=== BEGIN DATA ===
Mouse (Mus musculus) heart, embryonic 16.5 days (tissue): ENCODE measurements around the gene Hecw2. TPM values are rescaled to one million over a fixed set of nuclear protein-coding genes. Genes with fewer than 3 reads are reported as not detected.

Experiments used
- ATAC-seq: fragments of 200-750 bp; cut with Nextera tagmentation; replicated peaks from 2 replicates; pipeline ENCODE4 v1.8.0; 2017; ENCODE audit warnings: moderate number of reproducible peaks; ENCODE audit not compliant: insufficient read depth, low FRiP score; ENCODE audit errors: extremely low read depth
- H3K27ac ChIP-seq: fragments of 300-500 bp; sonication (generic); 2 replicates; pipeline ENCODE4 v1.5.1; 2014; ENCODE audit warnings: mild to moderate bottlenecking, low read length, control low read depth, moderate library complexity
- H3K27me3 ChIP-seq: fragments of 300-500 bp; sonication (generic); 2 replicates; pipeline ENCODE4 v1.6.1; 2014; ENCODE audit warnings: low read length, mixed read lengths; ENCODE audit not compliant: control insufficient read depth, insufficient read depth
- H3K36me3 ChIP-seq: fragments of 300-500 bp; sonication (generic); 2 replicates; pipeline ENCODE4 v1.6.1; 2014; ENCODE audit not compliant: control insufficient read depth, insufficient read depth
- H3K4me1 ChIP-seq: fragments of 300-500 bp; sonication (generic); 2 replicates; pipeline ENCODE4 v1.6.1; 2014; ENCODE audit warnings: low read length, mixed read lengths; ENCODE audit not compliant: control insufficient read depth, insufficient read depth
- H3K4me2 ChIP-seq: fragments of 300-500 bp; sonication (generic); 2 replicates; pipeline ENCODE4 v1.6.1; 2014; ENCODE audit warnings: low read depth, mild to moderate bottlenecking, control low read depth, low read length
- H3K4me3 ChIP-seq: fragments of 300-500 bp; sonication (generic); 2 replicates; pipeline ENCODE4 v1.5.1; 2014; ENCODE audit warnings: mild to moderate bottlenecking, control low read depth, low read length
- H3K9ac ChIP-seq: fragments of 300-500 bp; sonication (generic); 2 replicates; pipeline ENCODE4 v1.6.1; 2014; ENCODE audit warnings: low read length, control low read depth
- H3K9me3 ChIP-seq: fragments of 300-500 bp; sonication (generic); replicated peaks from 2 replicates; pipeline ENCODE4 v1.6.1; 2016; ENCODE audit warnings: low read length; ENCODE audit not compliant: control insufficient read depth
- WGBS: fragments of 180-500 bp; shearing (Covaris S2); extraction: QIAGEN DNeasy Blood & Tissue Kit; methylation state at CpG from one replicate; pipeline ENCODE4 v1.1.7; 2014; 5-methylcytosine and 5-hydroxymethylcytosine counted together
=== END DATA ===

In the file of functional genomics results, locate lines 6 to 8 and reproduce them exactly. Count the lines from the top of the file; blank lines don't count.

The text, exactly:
- H3K36me3 ChIP-seq: fragments of 300-500 bp; sonication (generic); 2 replicates; pipeline ENCODE4 v1.6.1; 2014; ENCODE audit not compliant: control insufficient read depth, insufficient read depth
- H3K4me1 ChIP-seq: fragments of 300-500 bp; sonication (generic); 2 replicates; pipeline ENCODE4 v1.6.1; 2014; ENCODE audit warnings: low read length, mixed read lengths; ENCODE audit not compliant: control insufficient read depth, insufficient read depth
- H3K4me2 ChIP-seq: fragments of 300-500 bp; sonication (generic); 2 replicates; pipeline ENCODE4 v1.6.1; 2014; ENCODE audit warnings: low read depth, mild to moderate bottlenecking, control low read depth, low read length